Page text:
Race and Well-Being
The Lives, Hopes and Activism of African Canadians
Through in-depth qualitative and quantitative research with African Canadians in three Canadian cities – Calgary, Toronto and Halifax – this book explores how experiences of racism, combined with other social and economic factors, affect the health and well-being of African Canadians. With a special interest in how racial stereotyping impacts Black men and boys, this book shares stories of racism and violence and explores how experiences and interpretations of, and reactions to, racism differ across a range of social and economic variables. Rejecting the notion that Black communities are homogeneous, this book gives a detailed examination of three distinct communities: Caribbean, immigrant African and Canadian Black. The authors also explore how individuals, families and communities can better understand and challenge racism.
Possibilities and Limitations
Multicultural Policies and Programs in Canada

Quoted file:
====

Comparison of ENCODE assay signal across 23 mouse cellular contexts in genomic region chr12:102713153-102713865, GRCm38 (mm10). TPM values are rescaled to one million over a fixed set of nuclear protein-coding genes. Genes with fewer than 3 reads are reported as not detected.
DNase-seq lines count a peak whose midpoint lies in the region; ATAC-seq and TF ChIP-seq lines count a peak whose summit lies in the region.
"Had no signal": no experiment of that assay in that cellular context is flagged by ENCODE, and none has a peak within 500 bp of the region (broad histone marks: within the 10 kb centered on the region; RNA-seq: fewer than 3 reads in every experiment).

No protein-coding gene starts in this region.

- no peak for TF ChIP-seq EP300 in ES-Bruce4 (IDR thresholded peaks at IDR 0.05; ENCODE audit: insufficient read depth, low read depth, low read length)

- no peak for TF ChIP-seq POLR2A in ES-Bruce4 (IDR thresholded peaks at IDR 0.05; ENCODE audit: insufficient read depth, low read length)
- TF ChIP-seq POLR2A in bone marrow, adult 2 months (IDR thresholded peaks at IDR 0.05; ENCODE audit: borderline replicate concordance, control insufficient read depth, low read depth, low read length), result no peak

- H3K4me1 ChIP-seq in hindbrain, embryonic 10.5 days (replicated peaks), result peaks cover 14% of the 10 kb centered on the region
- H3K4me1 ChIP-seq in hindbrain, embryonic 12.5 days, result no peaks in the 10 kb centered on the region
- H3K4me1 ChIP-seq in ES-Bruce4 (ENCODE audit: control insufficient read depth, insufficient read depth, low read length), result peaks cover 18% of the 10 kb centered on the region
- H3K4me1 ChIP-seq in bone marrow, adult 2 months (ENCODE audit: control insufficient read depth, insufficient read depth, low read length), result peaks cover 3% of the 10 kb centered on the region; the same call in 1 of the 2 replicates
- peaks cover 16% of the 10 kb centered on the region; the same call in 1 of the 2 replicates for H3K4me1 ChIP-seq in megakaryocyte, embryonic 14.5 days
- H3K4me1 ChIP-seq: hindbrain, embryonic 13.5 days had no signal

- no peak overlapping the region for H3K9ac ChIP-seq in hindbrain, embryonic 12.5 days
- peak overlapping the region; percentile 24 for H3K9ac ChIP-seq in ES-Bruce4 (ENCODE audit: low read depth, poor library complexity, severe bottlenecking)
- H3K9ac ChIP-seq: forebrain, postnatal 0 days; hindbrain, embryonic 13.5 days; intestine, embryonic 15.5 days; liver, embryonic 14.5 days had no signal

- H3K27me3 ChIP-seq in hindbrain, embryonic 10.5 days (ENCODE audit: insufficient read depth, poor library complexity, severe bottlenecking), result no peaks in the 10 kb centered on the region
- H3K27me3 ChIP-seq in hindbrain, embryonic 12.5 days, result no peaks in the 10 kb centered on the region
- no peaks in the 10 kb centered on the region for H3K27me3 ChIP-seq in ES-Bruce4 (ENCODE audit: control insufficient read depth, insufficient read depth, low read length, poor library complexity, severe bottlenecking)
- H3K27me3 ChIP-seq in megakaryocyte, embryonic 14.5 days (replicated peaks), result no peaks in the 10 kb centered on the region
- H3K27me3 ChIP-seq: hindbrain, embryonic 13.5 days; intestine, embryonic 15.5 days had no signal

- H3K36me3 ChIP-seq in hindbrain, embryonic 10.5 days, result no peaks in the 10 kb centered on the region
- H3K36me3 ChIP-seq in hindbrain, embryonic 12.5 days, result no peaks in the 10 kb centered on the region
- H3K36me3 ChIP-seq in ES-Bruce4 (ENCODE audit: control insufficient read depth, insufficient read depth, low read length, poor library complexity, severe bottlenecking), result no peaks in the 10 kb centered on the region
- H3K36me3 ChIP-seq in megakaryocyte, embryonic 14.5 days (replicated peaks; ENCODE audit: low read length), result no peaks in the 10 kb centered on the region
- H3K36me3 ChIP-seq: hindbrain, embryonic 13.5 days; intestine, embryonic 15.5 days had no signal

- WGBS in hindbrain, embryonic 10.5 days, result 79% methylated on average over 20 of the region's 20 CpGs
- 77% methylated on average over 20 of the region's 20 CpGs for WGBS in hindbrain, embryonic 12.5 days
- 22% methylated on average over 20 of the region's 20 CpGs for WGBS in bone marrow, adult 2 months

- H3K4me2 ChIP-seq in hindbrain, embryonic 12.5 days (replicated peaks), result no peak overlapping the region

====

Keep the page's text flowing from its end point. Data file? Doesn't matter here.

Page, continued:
In this work, contributors from a variety of academic disciplines write about the extent to which multicultural policies and programs facilitate cultural freedom and equality of opportunities for ethnic and racial minority group Canadians. Areas explored are: (a) the federal multicultural policy and its articulated discourse, intentions and outcomes in today’s Canada; (b) how ethnic, racial and religious minorities and immigrants have fared in a society with official multiculturalism; (c) the limits and possibilities of multicultural education; and (d) the capacity of employment equity to address discriminatory employment practices in today’s cultural context. Contributors demonstrate that instead of opening opportunities for full and effective participation in Canadian society, the current discourse of multiculturalism often operates to homogenize, essentialize, racialize and marginalize ethnic and racial minority group Canadians, and in the process negates individual and intra-cultural group differences as well as cultural variations and complexities of groups. In light of this situation, we observe that there is a need for a paradigm shift that would facilitate the development of policies, programs, curricula, practices, strategies and pedagogies that would bring about equitable conditions for minority group Canadians and immigrants.